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Journal Article


Armenian P, Fleurat M, Mittendorf G, Olson KR. J. Emerg. Med. 2017; 52(6): 825-832.


California Poison Control System, San Francisco Division, Department of Clinical Pharmacy, School of Pharmacy, University of California, San Francisco, San Francisco, California.


(Copyright © 2017, Elsevier Publishing)






BACKGROUND: Unintentional pediatric cocaine exposures are rare but concerning due to potentially serious complications such as seizures, dysrhythmias, and death.

OBJECTIVES: The objectives were to assess the demographic and clinical characteristics of pediatric cocaine exposures reported to the California Poison Control System.

METHODS: This is a retrospective study of all confirmed pediatric (< 6 years of age) cocaine exposures reported to the California Poison Control System from January 1, 1997-September 30, 2010. Case narratives were reviewed for patient demographics, exposure details, clinical effects, therapy, hospitalization, and final outcome.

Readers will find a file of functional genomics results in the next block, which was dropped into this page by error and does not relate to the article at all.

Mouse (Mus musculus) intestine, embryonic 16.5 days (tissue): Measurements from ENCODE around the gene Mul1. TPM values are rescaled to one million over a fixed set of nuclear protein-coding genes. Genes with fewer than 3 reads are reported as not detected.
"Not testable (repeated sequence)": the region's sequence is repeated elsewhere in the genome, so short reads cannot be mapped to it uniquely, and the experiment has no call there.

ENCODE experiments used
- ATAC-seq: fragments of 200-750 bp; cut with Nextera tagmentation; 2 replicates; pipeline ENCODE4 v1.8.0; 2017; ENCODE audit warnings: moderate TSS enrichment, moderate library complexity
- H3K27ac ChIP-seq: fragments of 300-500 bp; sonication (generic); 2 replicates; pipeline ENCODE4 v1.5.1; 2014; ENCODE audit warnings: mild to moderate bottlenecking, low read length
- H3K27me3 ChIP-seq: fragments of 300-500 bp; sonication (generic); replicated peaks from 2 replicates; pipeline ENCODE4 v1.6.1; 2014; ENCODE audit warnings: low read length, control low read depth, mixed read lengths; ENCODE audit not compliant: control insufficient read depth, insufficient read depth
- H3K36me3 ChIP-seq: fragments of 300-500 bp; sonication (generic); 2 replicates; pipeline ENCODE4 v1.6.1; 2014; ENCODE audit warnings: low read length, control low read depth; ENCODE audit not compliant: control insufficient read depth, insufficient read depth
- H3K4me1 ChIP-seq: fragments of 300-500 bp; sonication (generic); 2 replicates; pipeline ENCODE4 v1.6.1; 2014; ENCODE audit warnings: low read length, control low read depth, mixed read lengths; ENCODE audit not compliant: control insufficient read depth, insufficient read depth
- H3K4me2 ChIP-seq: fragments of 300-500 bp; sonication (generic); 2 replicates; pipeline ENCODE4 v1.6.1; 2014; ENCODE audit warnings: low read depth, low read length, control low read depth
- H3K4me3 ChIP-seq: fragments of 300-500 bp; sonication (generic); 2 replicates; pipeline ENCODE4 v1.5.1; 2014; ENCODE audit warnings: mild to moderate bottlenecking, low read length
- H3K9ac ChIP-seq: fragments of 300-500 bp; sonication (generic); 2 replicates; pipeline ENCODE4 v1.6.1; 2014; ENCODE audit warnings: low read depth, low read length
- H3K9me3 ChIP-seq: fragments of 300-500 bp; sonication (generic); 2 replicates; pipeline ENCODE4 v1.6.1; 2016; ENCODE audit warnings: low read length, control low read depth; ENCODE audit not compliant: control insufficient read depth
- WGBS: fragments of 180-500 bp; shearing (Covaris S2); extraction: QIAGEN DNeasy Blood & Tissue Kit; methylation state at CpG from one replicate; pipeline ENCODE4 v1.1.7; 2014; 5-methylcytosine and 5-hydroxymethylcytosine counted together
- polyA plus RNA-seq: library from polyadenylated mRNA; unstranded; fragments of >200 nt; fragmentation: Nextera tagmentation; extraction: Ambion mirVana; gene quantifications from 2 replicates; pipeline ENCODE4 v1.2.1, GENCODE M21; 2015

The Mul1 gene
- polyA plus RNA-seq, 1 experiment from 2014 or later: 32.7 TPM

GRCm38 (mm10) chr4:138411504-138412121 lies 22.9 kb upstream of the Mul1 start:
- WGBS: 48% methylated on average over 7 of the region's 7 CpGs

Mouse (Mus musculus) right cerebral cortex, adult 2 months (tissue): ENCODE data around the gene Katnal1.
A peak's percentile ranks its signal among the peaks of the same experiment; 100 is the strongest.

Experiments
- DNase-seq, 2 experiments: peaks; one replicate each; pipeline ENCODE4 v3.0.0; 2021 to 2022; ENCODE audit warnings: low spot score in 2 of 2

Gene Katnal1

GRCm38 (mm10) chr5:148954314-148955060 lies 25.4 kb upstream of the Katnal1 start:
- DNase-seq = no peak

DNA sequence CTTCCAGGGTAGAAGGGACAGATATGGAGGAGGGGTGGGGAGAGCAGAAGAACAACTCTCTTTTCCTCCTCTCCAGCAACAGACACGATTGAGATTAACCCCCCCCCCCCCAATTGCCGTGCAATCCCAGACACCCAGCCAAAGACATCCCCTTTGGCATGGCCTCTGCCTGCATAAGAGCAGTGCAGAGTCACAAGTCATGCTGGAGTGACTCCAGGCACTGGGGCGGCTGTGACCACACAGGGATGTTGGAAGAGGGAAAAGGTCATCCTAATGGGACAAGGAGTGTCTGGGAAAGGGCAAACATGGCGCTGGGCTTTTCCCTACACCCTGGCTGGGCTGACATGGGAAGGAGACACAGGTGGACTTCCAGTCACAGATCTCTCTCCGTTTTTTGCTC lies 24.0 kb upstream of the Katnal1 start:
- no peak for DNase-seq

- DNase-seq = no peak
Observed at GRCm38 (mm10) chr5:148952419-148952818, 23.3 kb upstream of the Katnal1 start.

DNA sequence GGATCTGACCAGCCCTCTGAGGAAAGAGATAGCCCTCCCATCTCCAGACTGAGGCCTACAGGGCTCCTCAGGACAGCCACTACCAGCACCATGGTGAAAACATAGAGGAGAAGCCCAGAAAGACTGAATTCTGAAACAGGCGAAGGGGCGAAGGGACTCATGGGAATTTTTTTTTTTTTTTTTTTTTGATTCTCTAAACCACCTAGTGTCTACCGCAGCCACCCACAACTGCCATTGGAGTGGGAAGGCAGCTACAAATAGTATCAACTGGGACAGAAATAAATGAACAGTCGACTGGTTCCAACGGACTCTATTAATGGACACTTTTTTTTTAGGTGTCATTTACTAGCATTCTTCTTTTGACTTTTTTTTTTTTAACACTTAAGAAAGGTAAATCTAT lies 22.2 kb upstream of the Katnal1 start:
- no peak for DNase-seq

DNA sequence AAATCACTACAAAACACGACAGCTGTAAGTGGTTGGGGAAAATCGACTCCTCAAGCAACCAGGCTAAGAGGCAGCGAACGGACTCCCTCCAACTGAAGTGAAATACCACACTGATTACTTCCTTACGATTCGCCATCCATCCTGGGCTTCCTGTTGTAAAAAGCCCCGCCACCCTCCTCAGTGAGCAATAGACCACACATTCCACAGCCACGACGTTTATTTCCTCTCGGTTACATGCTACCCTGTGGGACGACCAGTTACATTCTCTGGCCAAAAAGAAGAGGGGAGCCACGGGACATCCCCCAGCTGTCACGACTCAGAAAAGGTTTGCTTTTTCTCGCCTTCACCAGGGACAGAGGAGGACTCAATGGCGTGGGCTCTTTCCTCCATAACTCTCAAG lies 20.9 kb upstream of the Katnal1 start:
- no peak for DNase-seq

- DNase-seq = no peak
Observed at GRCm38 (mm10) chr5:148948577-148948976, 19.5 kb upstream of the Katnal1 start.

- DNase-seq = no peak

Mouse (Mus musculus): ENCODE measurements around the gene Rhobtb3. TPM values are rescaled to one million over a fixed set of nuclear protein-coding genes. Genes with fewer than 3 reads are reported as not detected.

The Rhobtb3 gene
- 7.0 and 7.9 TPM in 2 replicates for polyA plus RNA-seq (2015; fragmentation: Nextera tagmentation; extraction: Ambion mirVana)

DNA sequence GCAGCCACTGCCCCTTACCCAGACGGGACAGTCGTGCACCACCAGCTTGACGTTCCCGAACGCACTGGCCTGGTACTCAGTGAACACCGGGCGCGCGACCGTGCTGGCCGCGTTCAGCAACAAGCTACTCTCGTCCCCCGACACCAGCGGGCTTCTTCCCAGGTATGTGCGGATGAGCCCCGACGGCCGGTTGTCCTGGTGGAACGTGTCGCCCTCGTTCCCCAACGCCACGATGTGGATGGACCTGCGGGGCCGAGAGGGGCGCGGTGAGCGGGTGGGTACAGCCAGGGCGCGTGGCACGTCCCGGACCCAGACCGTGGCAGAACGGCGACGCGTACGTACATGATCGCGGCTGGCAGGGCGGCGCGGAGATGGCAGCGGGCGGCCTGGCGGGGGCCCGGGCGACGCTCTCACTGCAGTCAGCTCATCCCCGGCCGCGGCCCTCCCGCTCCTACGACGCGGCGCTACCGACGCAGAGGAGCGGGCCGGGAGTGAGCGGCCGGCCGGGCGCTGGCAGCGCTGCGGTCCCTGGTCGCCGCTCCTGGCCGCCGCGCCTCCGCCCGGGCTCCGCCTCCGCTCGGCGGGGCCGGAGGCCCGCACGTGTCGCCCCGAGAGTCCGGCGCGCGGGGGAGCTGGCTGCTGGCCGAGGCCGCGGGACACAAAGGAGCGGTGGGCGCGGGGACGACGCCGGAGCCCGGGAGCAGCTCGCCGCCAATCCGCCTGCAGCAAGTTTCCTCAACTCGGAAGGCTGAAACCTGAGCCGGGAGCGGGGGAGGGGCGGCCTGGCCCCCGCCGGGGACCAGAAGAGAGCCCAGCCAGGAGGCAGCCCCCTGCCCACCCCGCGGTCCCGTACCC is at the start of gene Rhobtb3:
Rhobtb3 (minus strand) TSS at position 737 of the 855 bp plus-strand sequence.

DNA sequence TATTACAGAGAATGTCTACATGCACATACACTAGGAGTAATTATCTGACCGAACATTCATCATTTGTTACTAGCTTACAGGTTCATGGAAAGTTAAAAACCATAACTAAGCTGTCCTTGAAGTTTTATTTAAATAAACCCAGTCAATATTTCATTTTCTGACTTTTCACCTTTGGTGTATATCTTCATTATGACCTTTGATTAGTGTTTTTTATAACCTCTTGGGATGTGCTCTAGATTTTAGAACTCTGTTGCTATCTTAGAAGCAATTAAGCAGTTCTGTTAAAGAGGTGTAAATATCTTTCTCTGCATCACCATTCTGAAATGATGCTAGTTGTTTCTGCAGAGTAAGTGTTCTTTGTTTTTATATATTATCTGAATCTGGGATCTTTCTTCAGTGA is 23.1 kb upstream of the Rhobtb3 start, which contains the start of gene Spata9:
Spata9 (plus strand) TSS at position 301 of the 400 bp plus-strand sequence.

RESULTS: Of the 86 reported pediatric cocaine exposures, 36 had positive urine drug testing and were included in the study cohort. The median age at presentation was 18 months (range: 0-48 months), and 56% were male (n = 20). The most common clinical manifestations were tachycardia and seizures. The most common disposition was admission to an intensive care unit (n = 14; 39%). Eleven cases (31%) were classified as having a major effect as per American Association of Poison Control Centers case coding guidelines. One child presented in asystole with return of spontaneous circulation after cardiopulmonary resuscitation and multiple vasoactive medications. The proportion of cocaine exposures with serious (moderate or major) outcomes (66.7%; 95% confidence interval 50.3-79.8%) was higher than other pediatric poisonings reported to the American Association of Poison Control Centers during the study period (0.88%; 95% confidence interval 0.87-0.88).

CONCLUSIONS: Although pediatric cocaine exposures are rare, they result in more severe outcomes than most unintentional pediatric poisonings. Practitioners need to be aware of the risk of recurrent seizures and cardiovascular collapse associated with cocaine poisoning.

Copyright © 2017 Elsevier Inc. All rights reserved.

Language: en


cocaine; pediatric poisonings; poison control centers; toxicology


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